The Institute for Policy Studies released a report on October 1 which was the first to provide a detailed analysis of the compensation three top Darden executives will walk away with after being urged to resign in the face of investor pressure.
The key finding: Darden CEO Clarence Otis, Jr. and two other top officials are leaving the embattled restaurant corporation with compensation valued at an estimated $68 million.
In defending the payouts, Darden spokesman Rich Jeffers told the Orlando Sentinel (Darden’s hometown newspaper) that the current value of executive stock awards in the report “shows the strong performance for Darden’s shares.” The Sentinel helpfully points out that Darden’s shares have increased 14.5 percent — since Otis announced his resignation on July 28. In other words, he’s benefiting from investor enthusiasm over his departure.
Jeffers also said in a statement: “The figures cited are hugely misleading and significantly overstate the actual severance. The vast majority of the figures cited as severance were actually earned compensation, including the value of already vested stock options and non-forfeitable retirement benefits, that the individuals earned over their entire careers at Darden — which spanned 20 years for Mr. Otis, 15 years for Mr. Madsen and 40 years for Mr. Pickens.”
In fact, the IPS report could not be more transparent. It provides extensive details of the various types of compensation the executives are walking away with, based on the company’s own reports. A table on page 2 clearly distinguishes between “cash severance” and other forms of compensation, including executive retirement funds.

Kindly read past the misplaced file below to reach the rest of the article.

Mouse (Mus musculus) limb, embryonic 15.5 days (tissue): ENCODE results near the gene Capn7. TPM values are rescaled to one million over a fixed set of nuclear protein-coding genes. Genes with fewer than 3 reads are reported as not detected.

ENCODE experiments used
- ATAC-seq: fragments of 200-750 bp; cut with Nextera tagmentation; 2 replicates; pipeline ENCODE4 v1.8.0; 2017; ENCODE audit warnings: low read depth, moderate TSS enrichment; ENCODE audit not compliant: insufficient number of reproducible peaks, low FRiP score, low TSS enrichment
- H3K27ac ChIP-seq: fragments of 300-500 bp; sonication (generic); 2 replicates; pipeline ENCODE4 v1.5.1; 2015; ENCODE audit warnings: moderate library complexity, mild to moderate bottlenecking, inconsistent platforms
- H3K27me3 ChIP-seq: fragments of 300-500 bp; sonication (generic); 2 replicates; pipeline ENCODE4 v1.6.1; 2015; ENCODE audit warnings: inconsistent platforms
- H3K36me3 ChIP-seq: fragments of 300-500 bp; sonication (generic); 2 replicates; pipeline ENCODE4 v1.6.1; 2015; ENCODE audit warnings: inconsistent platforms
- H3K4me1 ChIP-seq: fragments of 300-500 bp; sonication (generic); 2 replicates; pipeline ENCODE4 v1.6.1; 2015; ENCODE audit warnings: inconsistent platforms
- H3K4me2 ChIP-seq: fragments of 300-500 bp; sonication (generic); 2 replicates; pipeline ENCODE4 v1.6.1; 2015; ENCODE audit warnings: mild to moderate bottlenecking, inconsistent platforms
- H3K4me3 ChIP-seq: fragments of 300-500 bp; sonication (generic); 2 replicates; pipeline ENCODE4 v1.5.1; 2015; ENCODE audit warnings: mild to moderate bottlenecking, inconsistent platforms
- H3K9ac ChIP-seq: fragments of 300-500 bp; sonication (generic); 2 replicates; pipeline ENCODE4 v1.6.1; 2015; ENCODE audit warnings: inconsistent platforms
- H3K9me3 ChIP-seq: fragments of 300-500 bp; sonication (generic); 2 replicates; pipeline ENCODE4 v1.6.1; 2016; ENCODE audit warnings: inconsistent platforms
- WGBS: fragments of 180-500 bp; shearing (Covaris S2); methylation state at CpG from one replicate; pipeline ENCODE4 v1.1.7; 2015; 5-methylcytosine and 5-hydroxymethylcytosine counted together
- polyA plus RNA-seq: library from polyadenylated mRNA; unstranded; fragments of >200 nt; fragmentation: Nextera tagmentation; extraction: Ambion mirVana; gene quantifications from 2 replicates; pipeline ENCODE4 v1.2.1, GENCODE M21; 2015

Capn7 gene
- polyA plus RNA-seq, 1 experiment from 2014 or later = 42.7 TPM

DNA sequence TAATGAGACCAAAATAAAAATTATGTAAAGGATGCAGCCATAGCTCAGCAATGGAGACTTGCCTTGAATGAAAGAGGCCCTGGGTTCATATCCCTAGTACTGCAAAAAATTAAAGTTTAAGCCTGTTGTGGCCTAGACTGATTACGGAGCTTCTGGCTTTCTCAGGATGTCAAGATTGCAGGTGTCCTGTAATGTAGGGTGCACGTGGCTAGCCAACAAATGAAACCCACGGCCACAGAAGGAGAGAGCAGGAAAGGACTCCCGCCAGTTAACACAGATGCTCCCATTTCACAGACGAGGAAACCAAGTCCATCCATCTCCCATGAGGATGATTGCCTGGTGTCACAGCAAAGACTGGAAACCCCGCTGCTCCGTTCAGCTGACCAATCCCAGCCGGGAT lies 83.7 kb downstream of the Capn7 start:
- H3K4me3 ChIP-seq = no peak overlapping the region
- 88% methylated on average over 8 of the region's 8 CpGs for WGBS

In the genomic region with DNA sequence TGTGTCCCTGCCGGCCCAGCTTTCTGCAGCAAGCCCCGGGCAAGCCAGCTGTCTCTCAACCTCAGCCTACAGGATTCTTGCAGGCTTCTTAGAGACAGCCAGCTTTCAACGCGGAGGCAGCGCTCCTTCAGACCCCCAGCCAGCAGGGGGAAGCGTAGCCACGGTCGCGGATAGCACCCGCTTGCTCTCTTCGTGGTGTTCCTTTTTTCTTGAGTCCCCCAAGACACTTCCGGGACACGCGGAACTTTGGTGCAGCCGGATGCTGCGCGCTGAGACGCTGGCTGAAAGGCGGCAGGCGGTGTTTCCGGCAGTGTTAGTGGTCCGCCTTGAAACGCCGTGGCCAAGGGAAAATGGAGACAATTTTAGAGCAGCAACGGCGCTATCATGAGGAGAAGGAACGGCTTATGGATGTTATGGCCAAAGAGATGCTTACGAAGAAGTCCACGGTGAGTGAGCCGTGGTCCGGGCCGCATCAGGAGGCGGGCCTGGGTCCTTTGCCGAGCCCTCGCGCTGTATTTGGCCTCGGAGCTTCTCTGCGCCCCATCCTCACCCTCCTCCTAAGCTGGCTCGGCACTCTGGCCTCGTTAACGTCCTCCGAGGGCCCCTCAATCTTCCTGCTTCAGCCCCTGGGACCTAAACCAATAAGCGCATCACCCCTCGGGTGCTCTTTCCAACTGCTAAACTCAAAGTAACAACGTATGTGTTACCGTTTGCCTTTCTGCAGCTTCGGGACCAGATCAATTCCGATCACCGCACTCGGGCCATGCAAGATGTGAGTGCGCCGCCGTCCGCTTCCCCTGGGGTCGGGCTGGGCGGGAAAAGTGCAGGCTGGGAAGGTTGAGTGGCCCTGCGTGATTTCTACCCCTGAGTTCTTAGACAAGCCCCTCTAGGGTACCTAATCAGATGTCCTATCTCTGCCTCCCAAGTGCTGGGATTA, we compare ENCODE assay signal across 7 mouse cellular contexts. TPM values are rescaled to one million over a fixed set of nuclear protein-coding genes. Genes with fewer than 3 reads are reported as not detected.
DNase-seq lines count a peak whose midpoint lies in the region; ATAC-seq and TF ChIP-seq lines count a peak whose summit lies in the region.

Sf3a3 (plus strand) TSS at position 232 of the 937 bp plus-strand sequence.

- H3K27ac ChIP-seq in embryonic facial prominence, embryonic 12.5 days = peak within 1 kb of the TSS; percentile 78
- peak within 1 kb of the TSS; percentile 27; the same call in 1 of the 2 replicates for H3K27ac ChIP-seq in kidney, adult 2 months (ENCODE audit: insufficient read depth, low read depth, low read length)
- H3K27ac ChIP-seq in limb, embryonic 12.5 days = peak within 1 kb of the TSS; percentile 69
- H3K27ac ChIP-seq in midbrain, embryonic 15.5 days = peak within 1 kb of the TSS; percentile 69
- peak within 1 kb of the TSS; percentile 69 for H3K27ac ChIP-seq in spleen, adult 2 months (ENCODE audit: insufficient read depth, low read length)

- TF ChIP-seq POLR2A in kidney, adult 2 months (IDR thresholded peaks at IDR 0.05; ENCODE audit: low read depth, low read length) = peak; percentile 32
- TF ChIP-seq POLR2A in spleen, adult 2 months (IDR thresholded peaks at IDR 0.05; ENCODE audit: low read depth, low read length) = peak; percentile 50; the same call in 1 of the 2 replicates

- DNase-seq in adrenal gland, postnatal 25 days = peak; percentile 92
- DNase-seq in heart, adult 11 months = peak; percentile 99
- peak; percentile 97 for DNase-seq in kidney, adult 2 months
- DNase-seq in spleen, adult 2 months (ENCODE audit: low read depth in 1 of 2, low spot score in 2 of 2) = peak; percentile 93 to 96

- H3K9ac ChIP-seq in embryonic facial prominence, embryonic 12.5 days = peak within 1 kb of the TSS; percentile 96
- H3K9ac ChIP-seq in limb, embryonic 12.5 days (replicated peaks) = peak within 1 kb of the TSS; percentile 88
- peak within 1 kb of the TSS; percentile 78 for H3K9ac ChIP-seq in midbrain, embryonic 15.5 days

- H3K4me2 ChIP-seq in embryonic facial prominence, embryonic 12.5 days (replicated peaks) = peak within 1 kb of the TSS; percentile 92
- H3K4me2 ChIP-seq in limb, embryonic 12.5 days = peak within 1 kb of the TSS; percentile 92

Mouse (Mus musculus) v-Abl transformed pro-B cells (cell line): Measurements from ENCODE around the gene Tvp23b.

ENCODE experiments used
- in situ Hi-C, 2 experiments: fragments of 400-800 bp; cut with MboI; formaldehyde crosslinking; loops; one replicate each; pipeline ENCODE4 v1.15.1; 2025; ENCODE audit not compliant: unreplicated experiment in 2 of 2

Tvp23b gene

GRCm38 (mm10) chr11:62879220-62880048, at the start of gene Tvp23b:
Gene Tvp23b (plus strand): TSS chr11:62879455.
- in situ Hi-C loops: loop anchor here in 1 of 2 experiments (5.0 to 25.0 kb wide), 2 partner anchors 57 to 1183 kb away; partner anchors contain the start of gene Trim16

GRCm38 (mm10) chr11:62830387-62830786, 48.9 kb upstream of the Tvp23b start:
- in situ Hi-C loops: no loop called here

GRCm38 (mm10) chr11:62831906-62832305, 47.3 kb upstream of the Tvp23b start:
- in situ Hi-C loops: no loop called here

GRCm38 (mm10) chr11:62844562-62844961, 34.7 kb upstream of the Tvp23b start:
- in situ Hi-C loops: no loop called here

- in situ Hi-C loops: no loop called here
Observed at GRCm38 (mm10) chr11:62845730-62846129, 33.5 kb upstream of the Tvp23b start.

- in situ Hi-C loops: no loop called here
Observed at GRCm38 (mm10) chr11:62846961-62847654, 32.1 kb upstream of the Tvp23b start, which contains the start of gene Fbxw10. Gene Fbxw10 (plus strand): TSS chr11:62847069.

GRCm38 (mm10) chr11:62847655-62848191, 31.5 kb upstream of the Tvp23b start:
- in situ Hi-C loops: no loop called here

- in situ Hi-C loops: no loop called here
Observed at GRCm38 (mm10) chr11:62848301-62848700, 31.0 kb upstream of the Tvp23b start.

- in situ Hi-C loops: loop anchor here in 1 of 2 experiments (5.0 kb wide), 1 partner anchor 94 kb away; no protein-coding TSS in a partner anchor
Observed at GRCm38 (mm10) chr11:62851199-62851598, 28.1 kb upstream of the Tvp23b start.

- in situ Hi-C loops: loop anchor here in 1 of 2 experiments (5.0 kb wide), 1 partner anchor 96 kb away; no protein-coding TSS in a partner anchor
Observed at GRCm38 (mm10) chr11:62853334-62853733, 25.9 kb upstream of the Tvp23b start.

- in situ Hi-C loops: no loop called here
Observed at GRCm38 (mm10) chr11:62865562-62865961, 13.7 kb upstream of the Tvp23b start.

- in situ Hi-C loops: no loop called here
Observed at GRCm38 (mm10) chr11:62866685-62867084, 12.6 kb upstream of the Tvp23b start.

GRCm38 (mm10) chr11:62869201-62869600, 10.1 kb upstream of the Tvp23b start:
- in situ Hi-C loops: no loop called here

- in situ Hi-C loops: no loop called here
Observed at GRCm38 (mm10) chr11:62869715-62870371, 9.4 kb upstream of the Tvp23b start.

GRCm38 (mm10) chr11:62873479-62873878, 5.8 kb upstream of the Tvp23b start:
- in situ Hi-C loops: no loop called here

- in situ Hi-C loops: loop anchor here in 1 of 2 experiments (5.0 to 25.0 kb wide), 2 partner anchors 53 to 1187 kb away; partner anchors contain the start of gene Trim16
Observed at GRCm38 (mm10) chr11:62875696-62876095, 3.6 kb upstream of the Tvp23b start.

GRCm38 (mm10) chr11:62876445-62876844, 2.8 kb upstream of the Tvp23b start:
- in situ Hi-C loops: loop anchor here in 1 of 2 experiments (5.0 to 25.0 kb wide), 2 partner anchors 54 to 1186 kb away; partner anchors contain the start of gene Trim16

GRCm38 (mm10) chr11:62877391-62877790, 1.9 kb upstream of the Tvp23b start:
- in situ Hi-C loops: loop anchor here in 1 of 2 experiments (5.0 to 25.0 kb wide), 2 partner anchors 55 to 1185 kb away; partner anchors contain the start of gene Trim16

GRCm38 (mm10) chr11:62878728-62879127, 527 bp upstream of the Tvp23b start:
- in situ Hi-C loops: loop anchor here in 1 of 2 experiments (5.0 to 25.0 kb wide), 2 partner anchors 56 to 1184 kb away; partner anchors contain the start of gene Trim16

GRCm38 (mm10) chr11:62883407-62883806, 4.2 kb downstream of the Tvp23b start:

In Appendix 2, the report provides even greater detail on the methodology for calculating the current value of equity-based compensation, with separate columns for option and stock awards that had vested as of the end of fiscal year 2014 and those that will vest before the end of the executives’ severance periods.
The aim of this report is to provide the clearest, most comprehensive picture possible of the fortunes these three executives are likely to put in their pockets after their resignations from Darden. Exact figures will depend on the value of Darden shares when the executives cash in their option and stock awards.
This full picture is important because it reveals the extreme disparity within a firm known for rock-bottom wages for low-level workers. There is a growing body of research indicating that such wide gaps not only violate basic principles of fairness but also undermine business effectiveness.
This is not the first time Darden has responded to IPS research with attempts to obfuscate. In September 2013, IPS Associate Fellow Scott Klinger penned an op-ed that ran in a dozen major newspapers regarding the company’s wage practices for restaurant servers. As Klinger explained in this blog, the op-ed calls attention to the federal subminimum wage for tipped workers, which has remained at $2.13 per hour for more than 20 years. Darden has been a leader in the National Restaurant Association’s efforts to defeat national legislation that would raise the tipped minimum wage.
Samir Gupte, the Senior Vice President for Culture at Darden, claimed the op-ed was full of errors and denied that any workers at Darden make $2.13 an hour. His aim was to confuse the issue by focusing on restaurant servers’ total earnings, including tips, when the op-ed clearly focused on what Darden actually pays these servers directly. In a September 25 article in Nation’s Restaurant News, Darden spokesman Rich Jeffers affirmed the IPS claim by revealing that 20 percent of Darden’s hourly workers receive $2.13 an hour, before tips.
Once again, Darden’s disinformation campaign will likely backfire, raising awareness among more consumers about the company’s unfair compensation practices.